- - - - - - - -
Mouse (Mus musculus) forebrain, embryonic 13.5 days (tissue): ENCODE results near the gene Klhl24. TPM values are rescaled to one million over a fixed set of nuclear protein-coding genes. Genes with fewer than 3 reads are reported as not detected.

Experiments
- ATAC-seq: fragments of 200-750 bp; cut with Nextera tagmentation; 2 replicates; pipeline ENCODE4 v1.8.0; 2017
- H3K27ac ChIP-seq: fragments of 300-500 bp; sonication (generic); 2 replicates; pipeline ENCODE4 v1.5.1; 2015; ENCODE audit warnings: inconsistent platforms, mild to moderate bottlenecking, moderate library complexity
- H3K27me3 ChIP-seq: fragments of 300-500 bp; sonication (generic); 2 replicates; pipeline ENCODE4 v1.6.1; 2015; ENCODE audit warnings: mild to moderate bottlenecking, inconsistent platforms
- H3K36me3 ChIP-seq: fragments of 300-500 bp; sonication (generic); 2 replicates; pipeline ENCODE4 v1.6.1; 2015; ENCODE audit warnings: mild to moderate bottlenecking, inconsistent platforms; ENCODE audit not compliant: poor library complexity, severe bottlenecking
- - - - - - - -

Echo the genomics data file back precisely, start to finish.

Mouse (Mus musculus) forebrain, embryonic 13.5 days (tissue): ENCODE results near the gene Klhl24. TPM values are rescaled to one million over a fixed set of nuclear protein-coding genes. Genes with fewer than 3 reads are reported as not detected.

Experiments
- ATAC-seq: fragments of 200-750 bp; cut with Nextera tagmentation; 2 replicates; pipeline ENCODE4 v1.8.0; 2017
- H3K27ac ChIP-seq: fragments of 300-500 bp; sonication (generic); 2 replicates; pipeline ENCODE4 v1.5.1; 2015; ENCODE audit warnings: inconsistent platforms, mild to moderate bottlenecking, moderate library complexity
- H3K27me3 ChIP-seq: fragments of 300-500 bp; sonication (generic); 2 replicates; pipeline ENCODE4 v1.6.1; 2015; ENCODE audit warnings: mild to moderate bottlenecking, inconsistent platforms
- H3K36me3 ChIP-seq: fragments of 300-500 bp; sonication (generic); 2 replicates; pipeline ENCODE4 v1.6.1; 2015; ENCODE audit warnings: mild to moderate bottlenecking, inconsistent platforms; ENCODE audit not compliant: poor library complexity, severe bottlenecking